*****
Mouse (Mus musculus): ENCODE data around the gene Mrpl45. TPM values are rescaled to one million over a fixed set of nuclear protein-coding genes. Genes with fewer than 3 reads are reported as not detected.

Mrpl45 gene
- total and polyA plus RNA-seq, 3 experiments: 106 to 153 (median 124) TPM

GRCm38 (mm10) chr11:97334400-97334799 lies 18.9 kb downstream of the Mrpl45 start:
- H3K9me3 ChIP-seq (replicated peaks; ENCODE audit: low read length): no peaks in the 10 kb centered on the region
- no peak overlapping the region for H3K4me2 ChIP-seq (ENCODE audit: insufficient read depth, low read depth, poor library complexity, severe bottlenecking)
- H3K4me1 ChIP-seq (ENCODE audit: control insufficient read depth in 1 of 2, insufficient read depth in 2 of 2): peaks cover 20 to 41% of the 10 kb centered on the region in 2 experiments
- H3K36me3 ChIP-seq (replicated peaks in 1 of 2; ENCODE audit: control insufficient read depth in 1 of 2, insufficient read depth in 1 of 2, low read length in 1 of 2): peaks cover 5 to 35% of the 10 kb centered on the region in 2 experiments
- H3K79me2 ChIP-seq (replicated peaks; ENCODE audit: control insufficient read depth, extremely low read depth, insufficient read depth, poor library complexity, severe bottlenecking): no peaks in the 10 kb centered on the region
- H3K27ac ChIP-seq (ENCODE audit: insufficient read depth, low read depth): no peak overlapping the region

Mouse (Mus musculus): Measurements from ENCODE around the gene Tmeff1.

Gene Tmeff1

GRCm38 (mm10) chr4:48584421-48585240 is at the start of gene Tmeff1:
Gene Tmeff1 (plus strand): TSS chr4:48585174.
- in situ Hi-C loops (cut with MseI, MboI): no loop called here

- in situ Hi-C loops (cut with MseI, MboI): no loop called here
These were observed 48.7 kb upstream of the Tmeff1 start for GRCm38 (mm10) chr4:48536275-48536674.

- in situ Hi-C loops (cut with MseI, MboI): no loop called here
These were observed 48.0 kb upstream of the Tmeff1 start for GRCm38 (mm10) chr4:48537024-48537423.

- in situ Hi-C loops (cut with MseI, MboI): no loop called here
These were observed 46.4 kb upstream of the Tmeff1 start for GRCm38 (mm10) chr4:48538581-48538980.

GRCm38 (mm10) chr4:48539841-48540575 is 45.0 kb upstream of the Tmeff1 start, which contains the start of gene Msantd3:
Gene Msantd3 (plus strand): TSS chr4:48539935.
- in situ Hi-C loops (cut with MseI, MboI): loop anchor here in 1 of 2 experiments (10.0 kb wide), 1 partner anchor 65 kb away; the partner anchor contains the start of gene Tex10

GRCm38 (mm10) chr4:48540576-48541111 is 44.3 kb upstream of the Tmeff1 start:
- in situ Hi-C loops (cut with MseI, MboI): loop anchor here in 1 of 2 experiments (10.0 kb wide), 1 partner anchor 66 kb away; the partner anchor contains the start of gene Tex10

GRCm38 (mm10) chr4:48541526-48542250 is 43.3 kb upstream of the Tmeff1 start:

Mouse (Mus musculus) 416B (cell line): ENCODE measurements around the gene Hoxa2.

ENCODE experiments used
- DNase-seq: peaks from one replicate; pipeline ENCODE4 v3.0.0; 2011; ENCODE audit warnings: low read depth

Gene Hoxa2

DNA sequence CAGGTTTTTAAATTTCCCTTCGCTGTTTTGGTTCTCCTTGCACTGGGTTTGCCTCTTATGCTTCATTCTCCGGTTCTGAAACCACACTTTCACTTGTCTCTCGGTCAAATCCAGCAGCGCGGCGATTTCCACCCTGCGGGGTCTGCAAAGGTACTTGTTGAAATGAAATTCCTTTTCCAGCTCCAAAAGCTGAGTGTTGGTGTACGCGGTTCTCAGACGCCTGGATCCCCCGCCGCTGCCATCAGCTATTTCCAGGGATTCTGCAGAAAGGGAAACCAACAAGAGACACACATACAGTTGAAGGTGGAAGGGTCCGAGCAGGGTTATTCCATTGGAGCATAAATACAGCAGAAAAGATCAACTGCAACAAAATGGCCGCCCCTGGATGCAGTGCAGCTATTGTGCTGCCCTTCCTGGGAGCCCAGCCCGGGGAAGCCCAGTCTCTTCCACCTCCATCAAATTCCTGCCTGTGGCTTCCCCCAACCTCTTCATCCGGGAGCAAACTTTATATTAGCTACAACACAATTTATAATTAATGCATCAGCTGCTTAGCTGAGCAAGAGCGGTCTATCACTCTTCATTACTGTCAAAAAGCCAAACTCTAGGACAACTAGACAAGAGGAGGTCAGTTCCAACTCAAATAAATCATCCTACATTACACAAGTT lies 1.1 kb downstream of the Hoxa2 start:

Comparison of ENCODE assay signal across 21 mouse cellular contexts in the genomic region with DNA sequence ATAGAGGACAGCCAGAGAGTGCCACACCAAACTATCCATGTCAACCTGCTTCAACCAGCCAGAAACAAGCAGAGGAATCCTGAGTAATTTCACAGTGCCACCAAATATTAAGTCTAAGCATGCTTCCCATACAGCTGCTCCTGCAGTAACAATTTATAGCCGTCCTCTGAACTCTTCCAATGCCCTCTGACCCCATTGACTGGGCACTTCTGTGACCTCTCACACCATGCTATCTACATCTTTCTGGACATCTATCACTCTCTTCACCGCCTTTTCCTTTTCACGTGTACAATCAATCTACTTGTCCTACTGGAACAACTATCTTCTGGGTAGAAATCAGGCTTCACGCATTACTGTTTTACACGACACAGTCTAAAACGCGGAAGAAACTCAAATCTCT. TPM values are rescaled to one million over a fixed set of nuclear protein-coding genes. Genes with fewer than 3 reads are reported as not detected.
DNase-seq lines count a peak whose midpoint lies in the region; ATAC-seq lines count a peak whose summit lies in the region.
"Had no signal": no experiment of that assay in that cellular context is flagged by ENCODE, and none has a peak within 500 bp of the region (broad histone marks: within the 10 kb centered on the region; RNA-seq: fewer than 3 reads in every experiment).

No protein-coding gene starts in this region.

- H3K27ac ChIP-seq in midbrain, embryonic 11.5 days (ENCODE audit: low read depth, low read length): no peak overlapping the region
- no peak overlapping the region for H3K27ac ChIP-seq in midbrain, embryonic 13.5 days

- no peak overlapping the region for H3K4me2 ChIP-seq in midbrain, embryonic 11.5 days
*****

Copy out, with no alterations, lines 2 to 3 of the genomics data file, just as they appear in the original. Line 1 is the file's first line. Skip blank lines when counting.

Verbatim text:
Mrpl45 gene
- total and polyA plus RNA-seq, 3 experiments: 106 to 153 (median 124) TPM